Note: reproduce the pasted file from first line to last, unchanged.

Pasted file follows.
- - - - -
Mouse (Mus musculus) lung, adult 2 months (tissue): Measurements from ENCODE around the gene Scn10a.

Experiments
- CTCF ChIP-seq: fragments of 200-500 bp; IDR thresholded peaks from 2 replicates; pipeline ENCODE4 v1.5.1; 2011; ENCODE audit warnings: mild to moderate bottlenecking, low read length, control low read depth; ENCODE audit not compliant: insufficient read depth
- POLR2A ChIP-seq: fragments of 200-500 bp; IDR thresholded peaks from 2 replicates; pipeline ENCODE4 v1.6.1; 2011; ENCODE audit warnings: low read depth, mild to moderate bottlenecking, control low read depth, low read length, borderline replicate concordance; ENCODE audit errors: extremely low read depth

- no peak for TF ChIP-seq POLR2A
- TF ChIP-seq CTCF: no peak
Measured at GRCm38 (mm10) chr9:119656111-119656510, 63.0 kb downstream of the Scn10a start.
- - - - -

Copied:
Mouse (Mus musculus) lung, adult 2 months (tissue): Measurements from ENCODE around the gene Scn10a.

Experiments
- CTCF ChIP-seq: fragments of 200-500 bp; IDR thresholded peaks from 2 replicates; pipeline ENCODE4 v1.5.1; 2011; ENCODE audit warnings: mild to moderate bottlenecking, low read length, control low read depth; ENCODE audit not compliant: insufficient read depth
- POLR2A ChIP-seq: fragments of 200-500 bp; IDR thresholded peaks from 2 replicates; pipeline ENCODE4 v1.6.1; 2011; ENCODE audit warnings: low read depth, mild to moderate bottlenecking, control low read depth, low read length, borderline replicate concordance; ENCODE audit errors: extremely low read depth

- no peak for TF ChIP-seq POLR2A
- TF ChIP-seq CTCF: no peak
Measured at GRCm38 (mm10) chr9:119656111-119656510, 63.0 kb downstream of the Scn10a start.